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Criticism and Aesthetics

Looking for informed criticism on contemporary ceramic art? Look no farther. Our archives contain some of the best writing on ceramic art including timely exhibition reviews and highlights, insightful topical essays and artist profiles – all with gorgeous full-color images of some of the most exciting work in ceramics. If you are passionate about clay, learn about the cultural, social and aesthetic issues directly related to studio ceramics right here. And don't forget to download your free copy of Emerging Ceramic Artists: New Pottery and Ceramic Sculpture to see work by the latest and greatest new talents in the ceramic arts field.

Conner Burns Bowls with hammer

Bowls Under the Table

Posted On October 7, 2009 9 Comments

Those pots have something wrong with them and are thus not for sale. Since there is something wrong with them, and each bear my name, it would cost a large amount of money to convince me to let them out that door. It would be much cheaper for you to wait until I made a bowl that I am happy with.

Comment: The Underdogs

Posted On September 18, 2009 7 Comments
I have a confession to make: If you’re not the “underdog,” I’m probably not rooting for you. Please don’t take it personally. Although I sincerely respect the talent, education, training, and skills associated with a variety of expertise, I typically cheer on the underdog, whomever that may be. Underdogs, let us not forget, often can… Read More »

Review: Paul Metivier

Posted On September 18, 2009 0 Comments

The dozen or so stained earthenware sculptures revolved around human heads on pedestal-posts or wall-mounted and clusters of bird beaks (some of which were raku-fired) also mounted on the wall. The results were uniformly dark, foreboding, and very promising.

Icons, 3b, 8c, 21e, approximately 4 in. (10cm) in diameter, polyamide (similar to nylon), printed on a three-dimensional prototype machine, 2007; by Peter Jansen, Nijmegen, Netherlands.

The New Factory

Posted On February 1, 2009 1 Comment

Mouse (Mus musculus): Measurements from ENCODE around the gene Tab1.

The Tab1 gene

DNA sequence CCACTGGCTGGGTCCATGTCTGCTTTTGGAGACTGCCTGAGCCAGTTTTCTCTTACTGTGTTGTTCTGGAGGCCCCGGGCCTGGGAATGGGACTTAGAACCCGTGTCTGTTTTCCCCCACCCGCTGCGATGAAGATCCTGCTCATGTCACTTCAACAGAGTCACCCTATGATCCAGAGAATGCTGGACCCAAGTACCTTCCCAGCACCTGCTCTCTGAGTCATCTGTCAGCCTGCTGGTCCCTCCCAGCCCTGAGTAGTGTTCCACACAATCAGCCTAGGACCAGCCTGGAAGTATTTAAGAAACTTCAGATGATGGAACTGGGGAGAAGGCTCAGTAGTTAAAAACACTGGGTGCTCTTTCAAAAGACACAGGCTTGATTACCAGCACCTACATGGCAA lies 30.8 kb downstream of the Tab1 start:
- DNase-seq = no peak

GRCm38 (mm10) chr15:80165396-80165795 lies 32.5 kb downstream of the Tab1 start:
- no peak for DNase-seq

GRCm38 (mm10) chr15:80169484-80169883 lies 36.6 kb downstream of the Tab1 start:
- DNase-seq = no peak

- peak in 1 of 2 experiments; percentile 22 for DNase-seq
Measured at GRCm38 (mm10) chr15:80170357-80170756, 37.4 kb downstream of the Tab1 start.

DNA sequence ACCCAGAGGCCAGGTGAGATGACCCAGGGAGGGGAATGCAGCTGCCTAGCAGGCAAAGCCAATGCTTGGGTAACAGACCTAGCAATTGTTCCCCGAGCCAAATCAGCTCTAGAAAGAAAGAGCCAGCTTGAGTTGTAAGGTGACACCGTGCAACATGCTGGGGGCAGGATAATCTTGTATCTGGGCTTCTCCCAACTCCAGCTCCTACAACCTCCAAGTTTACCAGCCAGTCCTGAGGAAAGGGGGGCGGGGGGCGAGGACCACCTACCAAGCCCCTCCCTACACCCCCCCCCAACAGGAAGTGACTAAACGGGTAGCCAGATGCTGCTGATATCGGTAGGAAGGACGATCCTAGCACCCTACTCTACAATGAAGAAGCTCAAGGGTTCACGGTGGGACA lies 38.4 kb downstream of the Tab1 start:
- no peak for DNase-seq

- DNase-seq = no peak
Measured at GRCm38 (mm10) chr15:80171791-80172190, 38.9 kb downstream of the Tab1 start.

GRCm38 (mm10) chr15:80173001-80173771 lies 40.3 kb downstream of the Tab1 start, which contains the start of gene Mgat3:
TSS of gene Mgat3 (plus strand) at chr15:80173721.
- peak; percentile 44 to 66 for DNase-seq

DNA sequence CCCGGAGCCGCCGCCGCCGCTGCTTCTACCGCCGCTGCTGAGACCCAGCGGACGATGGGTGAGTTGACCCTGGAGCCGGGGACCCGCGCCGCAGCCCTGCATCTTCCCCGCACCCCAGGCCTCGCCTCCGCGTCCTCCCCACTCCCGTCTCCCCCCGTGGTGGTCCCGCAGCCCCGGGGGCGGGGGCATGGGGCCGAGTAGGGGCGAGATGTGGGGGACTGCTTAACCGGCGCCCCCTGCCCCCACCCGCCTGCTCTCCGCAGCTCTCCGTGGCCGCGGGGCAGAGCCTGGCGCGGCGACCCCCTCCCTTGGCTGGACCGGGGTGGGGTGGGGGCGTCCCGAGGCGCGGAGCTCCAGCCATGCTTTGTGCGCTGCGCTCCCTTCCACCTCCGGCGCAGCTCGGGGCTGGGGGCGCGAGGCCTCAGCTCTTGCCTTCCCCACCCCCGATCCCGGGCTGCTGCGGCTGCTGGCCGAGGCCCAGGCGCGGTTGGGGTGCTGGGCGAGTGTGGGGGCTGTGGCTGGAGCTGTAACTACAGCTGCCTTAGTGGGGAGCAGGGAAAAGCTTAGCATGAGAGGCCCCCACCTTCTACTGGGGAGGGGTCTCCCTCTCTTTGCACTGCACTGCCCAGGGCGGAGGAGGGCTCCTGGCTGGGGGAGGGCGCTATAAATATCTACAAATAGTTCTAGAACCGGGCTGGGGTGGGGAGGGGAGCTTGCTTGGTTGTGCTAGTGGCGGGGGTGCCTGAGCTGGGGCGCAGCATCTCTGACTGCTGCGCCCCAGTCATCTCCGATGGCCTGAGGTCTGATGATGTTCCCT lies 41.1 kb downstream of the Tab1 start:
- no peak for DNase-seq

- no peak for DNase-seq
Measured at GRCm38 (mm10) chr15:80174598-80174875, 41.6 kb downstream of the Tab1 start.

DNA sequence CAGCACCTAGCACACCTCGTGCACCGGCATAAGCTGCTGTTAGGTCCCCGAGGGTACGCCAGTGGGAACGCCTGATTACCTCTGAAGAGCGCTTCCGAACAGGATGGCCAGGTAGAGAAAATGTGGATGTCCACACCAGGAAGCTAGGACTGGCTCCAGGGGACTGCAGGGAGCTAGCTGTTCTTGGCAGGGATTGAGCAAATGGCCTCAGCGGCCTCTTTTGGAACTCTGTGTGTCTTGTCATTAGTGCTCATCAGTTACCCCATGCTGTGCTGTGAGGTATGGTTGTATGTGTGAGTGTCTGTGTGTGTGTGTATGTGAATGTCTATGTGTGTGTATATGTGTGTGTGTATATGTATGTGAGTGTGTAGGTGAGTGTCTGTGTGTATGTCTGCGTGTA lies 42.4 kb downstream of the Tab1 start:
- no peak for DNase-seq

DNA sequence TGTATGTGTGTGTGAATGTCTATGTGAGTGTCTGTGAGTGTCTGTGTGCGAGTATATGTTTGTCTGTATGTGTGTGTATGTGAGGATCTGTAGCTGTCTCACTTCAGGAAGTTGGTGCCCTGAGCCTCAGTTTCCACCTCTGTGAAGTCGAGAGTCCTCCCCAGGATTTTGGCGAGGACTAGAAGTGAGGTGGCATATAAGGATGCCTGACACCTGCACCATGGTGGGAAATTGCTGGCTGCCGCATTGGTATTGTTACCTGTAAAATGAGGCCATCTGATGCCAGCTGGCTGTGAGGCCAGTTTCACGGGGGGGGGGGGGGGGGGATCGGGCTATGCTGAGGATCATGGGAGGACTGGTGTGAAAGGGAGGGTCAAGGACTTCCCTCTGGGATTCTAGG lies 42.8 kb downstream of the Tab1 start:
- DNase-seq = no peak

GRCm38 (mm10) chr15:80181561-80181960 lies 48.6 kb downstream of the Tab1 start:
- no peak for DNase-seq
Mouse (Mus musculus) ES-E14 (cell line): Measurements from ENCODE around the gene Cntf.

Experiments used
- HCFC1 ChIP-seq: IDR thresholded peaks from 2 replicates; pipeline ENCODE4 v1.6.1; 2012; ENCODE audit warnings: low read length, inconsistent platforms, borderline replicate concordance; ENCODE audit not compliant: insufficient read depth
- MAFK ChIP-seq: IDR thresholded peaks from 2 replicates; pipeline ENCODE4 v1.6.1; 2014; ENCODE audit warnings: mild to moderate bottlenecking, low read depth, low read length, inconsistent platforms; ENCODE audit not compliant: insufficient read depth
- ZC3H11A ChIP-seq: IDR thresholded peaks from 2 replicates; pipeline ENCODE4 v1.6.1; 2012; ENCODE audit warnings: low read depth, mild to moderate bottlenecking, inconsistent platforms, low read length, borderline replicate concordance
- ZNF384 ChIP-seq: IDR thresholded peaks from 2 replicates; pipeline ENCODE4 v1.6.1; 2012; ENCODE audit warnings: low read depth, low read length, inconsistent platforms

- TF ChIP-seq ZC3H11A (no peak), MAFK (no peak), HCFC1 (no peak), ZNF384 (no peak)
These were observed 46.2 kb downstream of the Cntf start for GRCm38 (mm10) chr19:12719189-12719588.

As a field, we are particularly good at time travel, but really only in one direction. We can, and should, start to look forward-further and more often than we do. Many potters define their work by how it differs from industrially made work. For example, the industrial pot is seen as flawless, boring, identical, sterile, cheap, safe and lacking a  personal connection to the user. This critical definition goes back to William Morris’ 19th-century attack on industrialization and his subsequent championing of craft.


The Art of Function and the Function of Art

Posted On December 20, 2008 3 Comments

An Australian–born potter living in Japan discusses his collaborations with chefs to create ware specifically designed for the presentation and enjoyment of food.


Longquan Celadon: A Revival

Posted On November 1, 2008 0 Comments

An exploration into the history, near extinction and resurgence of what many consider to be the pinnacle of celadon glazes.

Inheriting Legacy

Posted On November 1, 2008 0 Comments

A discussion of the cultural and historical forces surrounding the production of Pennsylvania salt-glazed ware, why and how it ceased, and what it means to the potters of today.

with The Wind in the Jug

Collecting: The Quest for Rightness

Posted On October 1, 2008 0 Comments

Looking for and recognizing the qualities in pots that make them timeless, instructive and perhaps even priceless.

House of Pots

Posted On October 1, 2008 0 Comments

A potter’s perspective on being “the hunter and the hunted” in the collecting world, and what it really means to collect pots.

2008 NCECA Regional Student Juried Exhibition

Posted On September 1, 2008 0 Comments

The annual exhibition, which takes place at the National Council on Education for the Ceramic Arts conference, occupied three gallery rooms at the Pittsburgh Center for the Arts this year. The jurors share their thoughts on the work and their reflections on ceramic education.